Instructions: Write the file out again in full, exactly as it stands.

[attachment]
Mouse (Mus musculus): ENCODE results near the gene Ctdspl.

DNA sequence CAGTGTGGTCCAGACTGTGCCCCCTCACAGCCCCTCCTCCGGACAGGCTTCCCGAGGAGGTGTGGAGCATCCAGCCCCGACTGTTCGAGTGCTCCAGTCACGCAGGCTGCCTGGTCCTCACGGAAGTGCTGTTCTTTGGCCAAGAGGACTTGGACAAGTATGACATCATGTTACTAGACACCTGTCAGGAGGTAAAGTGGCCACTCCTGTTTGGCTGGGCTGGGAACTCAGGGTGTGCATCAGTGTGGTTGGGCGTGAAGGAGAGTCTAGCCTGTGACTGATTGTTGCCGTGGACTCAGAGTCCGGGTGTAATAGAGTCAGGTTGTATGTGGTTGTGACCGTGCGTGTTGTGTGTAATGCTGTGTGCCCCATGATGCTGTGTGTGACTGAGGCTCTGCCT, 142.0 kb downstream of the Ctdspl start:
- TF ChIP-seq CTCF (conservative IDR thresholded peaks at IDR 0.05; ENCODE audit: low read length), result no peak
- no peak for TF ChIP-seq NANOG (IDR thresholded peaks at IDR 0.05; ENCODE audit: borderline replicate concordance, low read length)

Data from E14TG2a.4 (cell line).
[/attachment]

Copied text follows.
Mouse (Mus musculus): ENCODE results near the gene Ctdspl.

DNA sequence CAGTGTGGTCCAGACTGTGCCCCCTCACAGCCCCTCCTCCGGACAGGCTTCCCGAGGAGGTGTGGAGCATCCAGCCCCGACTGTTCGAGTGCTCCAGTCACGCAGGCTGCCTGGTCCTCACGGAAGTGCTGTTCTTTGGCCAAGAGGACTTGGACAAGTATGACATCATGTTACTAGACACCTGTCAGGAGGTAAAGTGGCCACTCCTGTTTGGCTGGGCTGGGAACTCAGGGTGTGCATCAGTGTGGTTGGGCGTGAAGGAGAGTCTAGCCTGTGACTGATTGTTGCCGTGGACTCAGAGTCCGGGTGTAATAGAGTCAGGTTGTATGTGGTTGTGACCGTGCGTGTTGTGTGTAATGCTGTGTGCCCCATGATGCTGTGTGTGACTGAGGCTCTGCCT, 142.0 kb downstream of the Ctdspl start:
- TF ChIP-seq CTCF (conservative IDR thresholded peaks at IDR 0.05; ENCODE audit: low read length), result no peak
- no peak for TF ChIP-seq NANOG (IDR thresholded peaks at IDR 0.05; ENCODE audit: borderline replicate concordance, low read length)

Data from E14TG2a.4 (cell line).